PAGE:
Canada’s planned immigration levels for the future

posted on November 6, 2020

November 3, 2020

By Steven Meurrens, Canadian Immigrant

On October 30, 2020, Marco Mendicino, Canada’s Minister of Immigration, Refugees and Citizenship Canada (IRCC), tabled Canada’s 2020 Annual Report to Parliament on Immigration. In this annual publication, Canada’s immigration department summarizes Canadian immigration statistics of the previous year and provides immigration levels planned for the future. This year’s report was especially anticipated because of uncertainty over how Canada’s planned immigration levels would be impacted by COVID-19.

Where we are coming from

 In 2019, Canada welcomed 341,180 permanent residents, the third highest level of immigration in the country’s history, exceeded only by 1912 and 1913. Of this, 74,586 were individuals who transitioned from temporary resident status to permanent. The economic immigration class continued to be the largest source of permanent resident admissions, at approximately 58 per cent of all admissions in 2019. Overall numbers were also up for Canada’s family reunification, protected person and humanitarian classes.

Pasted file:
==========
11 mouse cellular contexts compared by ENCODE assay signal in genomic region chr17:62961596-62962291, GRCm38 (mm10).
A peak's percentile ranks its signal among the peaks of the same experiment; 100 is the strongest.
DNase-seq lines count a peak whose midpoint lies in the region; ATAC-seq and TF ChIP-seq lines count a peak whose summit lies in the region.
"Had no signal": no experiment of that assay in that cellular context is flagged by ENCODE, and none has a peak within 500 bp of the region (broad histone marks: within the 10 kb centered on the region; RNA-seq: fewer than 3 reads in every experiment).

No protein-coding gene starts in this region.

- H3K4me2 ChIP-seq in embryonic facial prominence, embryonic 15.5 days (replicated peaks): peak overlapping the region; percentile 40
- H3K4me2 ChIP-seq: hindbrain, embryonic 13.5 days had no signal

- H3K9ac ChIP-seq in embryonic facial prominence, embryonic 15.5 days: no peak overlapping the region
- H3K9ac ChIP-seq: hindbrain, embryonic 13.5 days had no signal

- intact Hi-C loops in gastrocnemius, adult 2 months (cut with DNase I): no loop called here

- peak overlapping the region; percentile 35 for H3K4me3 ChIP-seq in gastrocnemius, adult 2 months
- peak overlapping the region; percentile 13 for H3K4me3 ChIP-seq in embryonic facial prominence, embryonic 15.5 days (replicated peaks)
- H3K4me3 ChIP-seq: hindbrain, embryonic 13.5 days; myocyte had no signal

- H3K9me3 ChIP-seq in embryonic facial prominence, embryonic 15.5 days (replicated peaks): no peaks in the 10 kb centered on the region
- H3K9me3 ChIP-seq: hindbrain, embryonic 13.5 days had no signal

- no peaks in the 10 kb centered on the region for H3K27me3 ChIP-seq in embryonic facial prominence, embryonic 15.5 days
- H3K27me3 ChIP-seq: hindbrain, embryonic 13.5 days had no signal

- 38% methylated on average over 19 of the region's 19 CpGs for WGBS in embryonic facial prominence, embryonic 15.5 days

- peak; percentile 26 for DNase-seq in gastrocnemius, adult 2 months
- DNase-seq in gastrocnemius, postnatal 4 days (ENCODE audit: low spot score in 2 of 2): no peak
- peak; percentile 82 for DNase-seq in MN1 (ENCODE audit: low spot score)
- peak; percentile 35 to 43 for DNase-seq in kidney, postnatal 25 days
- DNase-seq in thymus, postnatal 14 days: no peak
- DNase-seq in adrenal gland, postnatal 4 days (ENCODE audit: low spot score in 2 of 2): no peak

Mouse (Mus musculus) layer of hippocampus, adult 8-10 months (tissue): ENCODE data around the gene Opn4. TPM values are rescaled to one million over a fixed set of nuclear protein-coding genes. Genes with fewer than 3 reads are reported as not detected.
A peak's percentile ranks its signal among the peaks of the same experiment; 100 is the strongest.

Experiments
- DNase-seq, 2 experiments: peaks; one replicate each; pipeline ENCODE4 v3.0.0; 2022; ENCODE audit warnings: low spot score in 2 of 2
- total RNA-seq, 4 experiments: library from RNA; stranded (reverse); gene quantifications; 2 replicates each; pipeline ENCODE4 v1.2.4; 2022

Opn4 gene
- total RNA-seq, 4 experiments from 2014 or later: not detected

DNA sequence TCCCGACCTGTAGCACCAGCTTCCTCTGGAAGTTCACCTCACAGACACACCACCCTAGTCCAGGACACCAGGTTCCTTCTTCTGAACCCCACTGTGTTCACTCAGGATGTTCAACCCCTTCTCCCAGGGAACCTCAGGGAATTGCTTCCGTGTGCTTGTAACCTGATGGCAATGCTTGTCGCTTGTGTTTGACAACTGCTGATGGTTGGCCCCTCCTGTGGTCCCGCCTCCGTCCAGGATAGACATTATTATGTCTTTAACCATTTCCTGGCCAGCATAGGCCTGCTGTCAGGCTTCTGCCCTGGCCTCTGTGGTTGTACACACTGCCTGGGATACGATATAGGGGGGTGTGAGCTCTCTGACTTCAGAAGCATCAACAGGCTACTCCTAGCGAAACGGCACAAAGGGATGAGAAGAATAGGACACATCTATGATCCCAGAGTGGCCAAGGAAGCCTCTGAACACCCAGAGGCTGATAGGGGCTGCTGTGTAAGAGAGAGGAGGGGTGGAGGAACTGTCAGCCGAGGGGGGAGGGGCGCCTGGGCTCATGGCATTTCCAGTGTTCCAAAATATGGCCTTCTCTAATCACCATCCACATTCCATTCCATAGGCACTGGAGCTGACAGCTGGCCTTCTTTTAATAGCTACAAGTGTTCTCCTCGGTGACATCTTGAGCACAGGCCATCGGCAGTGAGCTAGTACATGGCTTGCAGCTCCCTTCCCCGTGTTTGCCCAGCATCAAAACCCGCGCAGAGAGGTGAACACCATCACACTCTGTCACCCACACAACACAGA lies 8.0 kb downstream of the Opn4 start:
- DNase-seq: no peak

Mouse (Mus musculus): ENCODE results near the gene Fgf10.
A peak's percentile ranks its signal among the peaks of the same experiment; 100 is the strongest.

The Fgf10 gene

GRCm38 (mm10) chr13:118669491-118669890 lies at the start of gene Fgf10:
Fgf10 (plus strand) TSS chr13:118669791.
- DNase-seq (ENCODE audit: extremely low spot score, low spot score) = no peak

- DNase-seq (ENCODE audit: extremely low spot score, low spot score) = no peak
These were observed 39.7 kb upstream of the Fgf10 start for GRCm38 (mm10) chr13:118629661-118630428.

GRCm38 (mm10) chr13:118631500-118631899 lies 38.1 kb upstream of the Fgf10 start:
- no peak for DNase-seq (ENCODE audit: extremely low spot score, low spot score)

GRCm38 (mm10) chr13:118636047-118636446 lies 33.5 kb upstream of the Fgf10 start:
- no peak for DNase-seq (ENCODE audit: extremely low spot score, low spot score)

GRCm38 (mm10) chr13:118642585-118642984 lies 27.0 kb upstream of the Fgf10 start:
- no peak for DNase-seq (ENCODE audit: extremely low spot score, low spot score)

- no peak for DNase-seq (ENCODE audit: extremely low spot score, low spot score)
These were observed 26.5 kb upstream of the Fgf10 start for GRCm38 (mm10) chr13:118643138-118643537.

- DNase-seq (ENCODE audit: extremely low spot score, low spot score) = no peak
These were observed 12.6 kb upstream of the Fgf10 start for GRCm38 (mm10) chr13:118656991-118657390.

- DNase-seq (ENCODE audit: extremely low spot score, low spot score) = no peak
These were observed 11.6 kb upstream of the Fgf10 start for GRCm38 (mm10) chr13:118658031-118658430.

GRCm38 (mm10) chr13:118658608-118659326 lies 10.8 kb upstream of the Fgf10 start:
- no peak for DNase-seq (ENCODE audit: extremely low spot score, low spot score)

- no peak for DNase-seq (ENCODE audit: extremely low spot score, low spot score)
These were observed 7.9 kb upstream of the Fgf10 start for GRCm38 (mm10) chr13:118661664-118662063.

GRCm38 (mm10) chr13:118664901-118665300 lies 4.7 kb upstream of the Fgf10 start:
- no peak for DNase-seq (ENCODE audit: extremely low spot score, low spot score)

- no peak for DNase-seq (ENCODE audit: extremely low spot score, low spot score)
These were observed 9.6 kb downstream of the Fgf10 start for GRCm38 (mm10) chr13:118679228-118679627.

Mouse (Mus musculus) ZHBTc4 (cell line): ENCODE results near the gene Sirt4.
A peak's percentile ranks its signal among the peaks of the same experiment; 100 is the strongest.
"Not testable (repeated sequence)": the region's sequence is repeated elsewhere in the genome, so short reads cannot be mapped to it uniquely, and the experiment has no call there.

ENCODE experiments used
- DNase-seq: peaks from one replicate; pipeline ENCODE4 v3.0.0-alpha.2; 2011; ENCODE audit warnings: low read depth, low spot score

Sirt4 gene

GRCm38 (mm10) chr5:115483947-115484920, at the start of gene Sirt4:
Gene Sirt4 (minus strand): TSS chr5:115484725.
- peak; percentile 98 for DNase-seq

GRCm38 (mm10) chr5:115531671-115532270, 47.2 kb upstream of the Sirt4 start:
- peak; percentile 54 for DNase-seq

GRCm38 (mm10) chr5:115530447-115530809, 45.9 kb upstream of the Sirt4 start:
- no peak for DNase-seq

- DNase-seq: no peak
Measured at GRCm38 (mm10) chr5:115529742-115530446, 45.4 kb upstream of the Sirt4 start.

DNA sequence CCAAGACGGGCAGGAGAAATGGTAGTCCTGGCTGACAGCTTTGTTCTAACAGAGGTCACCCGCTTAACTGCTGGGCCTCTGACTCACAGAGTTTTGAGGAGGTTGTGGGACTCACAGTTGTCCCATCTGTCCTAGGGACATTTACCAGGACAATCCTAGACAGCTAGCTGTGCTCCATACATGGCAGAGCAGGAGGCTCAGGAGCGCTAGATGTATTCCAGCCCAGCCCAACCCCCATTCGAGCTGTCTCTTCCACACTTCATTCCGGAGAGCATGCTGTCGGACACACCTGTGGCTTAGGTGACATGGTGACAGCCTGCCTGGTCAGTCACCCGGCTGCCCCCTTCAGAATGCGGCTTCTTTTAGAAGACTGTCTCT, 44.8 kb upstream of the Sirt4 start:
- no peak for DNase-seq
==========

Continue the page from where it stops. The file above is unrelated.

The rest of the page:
In 2019, IRCC also approved 404,369 work permits and 402,427 study permits. When accompanying family members are factored in, this means that the number of people who entered Canada with temporary status greatly exceeded the number of permanent residents admitted.

To briefly digress, when it comes to the impacts of immigration on Canada’s economy, housing prices, social cohesion, etc., the media often focuses on the number of permanent residents admitted to Canada.  However, as can be seen in the above statistics, the admission of permanent residents only tells part of the story regarding who is coming to Canada and is not reflective of the total number of people actually admitted to the country.

In the 2019 Report to Parliament on Immigration, IRCC stated that its goal in 2020 was to welcome approximately 341,000 people as permanent residents. This will not happen because of COVID-19. Although the official numbers will not be out till the end of 2020, it is anticipated that the number of permanent residents admitted to Canada will be roughly half of what was planned. There have been similar decreases in both work permit and study permit approvals.

Where we are going

The 2021-2023 Immigration Levels Plan appears to take the 150,000 “missing immigrants” as a result of COVID-19 and distribute them evenly over the next three years. As a result, the previous goal of 351,000 immigrants for 2021 is now 401,000.  In the 2019 Report to Parliament on Immigration, IRCC stated that it planned on welcoming 361,000 immigrants in 2022. It is now 411,000. The plan for 2023 is now 421,000.

There are several things to note about these projections.

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